• Ninth Circuit Affirms Former Baseball Star Steve Garvey Not Liable In FTC Action Over Infomercial Endorsement
  • March 8, 2005
  • Law Firm: Frost Brown Todd LLC - Louisville Office
  • On September 1, 2004, the Ninth Circuit held Steven Patrick Garvey, a retired first baseman for the Los Angeles Dodgers, not liable for statements he made while appearing in infomercials for weight loss supplements. Enforma Natural Products ("Enforma") marketed two dietary supplements, "Fat Trapper" and "Exercise in a Bottle." Together, these two products constitute the "Enforma System."

    Garvey made a number of statements regarding the Enforma System, including the following:

    "Forget all those complicated, expensive diets that deprive you. With all natural Fat Trapper and Exercise in a Bottle -- the Enforma System -- you simply take Exercise in a Bottle twice a day and Fat Trapper before any meal that contains fat. Then go ahead and enjoy the foods that you love without the fear of fat. It's that easy."

    After filming two infomercials, Garvey made several radio and television appearances to promote the Enforma System. From December 1998 to December 2000, Enforma's sales exceeded $100 million.

    The lawsuit against Garvey came after the FTC had pursued similar claims against Enforma. Indeed, the FTC settled claims against Enforma and related entities, which required Enforma and others to pay $10 million to the FTC, as well as prohibited Enforma from undertaking specific conduct in the future. Despite this settlement, the FTC filed an action against the Garvey defendants -- as well as the video production company and other individuals -- alleging that the defendants, in marketing the Enforma System, violated sections 5(a) and 12 of the Federal Trade Commission Act ("FTCA").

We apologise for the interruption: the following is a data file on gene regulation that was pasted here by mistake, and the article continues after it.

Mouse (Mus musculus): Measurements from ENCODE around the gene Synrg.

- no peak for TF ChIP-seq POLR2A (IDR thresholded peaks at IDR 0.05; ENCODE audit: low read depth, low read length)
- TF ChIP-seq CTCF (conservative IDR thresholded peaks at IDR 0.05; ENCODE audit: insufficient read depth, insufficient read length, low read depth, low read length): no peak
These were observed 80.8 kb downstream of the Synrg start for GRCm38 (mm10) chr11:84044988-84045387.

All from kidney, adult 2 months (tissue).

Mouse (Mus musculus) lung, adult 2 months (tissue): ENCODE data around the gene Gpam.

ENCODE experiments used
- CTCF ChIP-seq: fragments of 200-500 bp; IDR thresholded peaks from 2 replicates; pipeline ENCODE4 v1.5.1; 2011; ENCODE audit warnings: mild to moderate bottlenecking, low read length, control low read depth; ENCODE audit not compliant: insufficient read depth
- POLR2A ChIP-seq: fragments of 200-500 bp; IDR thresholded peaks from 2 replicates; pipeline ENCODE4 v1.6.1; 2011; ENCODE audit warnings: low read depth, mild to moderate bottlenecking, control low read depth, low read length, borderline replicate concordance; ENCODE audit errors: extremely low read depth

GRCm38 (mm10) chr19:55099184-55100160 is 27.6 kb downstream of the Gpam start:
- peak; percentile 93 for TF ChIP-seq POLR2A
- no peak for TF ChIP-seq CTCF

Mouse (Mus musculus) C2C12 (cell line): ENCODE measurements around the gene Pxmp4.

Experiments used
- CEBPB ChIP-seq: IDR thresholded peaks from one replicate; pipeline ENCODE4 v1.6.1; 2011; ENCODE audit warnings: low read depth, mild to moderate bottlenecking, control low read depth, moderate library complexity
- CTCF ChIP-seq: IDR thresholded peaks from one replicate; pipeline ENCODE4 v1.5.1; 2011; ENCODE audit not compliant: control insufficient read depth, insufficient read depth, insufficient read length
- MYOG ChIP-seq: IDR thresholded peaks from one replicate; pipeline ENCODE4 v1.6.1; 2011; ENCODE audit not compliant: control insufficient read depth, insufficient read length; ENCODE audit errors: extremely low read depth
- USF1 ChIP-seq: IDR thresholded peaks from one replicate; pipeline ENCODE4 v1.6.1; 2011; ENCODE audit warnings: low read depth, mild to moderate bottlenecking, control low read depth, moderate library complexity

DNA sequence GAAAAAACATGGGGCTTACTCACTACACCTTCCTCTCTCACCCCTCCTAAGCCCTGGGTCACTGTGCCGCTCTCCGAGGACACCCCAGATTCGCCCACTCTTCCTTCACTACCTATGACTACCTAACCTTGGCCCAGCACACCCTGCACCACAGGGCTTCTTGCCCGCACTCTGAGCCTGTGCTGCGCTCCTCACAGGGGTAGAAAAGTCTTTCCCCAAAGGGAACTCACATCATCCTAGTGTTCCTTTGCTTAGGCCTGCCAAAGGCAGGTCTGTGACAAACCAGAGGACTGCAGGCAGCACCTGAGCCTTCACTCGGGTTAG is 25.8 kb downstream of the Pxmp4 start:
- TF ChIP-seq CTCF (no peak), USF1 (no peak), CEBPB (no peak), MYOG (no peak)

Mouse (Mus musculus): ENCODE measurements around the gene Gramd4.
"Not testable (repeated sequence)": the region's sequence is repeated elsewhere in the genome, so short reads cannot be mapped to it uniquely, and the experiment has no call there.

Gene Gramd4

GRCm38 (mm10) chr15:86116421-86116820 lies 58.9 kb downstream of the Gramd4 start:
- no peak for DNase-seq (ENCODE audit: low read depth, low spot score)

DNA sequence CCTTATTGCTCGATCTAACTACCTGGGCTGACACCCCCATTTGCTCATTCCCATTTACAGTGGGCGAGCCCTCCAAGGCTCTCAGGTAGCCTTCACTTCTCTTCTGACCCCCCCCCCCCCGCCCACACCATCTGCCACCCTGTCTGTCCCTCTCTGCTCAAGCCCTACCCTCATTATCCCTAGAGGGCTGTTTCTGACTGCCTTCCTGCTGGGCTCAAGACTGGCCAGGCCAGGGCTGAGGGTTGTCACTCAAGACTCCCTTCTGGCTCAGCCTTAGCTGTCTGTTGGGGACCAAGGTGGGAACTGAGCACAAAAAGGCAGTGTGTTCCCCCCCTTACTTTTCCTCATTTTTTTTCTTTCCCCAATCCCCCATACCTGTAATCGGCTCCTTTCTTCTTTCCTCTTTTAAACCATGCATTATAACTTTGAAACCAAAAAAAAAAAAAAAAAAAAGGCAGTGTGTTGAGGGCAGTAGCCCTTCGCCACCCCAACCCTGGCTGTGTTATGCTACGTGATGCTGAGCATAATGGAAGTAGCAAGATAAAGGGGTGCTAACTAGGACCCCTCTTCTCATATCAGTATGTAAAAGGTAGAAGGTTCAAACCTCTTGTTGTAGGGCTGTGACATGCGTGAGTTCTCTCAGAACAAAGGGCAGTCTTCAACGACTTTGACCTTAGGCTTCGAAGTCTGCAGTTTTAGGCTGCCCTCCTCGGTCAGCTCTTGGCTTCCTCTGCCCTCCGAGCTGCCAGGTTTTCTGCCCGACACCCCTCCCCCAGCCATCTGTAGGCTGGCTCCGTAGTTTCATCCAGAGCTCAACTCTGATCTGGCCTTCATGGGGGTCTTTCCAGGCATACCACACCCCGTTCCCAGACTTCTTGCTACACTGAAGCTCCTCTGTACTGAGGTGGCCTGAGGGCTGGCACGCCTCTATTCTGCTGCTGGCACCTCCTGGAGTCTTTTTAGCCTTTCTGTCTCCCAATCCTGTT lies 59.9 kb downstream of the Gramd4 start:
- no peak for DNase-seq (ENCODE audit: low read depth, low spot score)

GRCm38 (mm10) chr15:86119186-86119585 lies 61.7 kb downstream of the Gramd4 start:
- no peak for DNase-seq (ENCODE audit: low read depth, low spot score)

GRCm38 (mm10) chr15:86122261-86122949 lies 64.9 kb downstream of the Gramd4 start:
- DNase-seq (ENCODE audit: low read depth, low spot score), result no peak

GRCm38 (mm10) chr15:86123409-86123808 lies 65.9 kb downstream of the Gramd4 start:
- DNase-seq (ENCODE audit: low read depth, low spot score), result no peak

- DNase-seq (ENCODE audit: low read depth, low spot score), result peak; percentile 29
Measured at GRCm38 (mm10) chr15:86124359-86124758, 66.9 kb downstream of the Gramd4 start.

The Ninth Circuit affirmed the district court, and rejected the FTC's claims that Garvey should be held liable as a "direct participant" in the making of false advertising claims or under the principles of "endorser" liability.

    Commenting that the trial judge's findings of fact are reviewed for clear error, the appellate court found that Garvey had sufficient substantiation to avoid participant liability. Specifically, the court noted that: 1) Garvey himself used the system and lost approximately eight pounds during a 3-4 week period; 2) Garvey's wife lost approximately 27 pounds on the Enforma System; 3) Garvey received and reviewed two booklets containing substantiation materials for the system; and 4) Garvey met and spoke with several individuals who had experienced "positive results" using the Enforma System.

    Noting these facts, the Ninth Circuit found that the FTC failed to show that Garvey was recklessly indifferent to the truth of his statements or was aware that fraud was highly probable and avoided the truth. Indeed, the FTC did not present any evidence that Garvey was aware that the statements he made were false.

    Similarly, the court also rejected the FTC's argument that Garvey was liable under the FTC's "endorser" theory of liability on the basis of the FTC Guides Concerning Use of Endorsements and Testimonials in Advertising ("the Guides"). According to the Guides, an "endorsement" is "any advertising message . . . which message consumers are likely to believe reflects the opinions, beliefs, findings, or experience of a party other than the sponsoring advertiser." Referencing the highly deferential "clearly erroneous" standard of review for findings of fact, and that there was competing expert testimony on the issue, the Ninth Circuit held that Garvey was also not liable as an "endorser" under the FTC's Guides.

    The decision is the highest ruling to date addressing the FTC's policies on celebrity endorsements. The decision does make clear, however, that celebrity endorsers may be held liable -- particularly in the hot bed of weight loss products which has been the focus of the FTC for years -- for merely accepting endorsement fees and reading a script.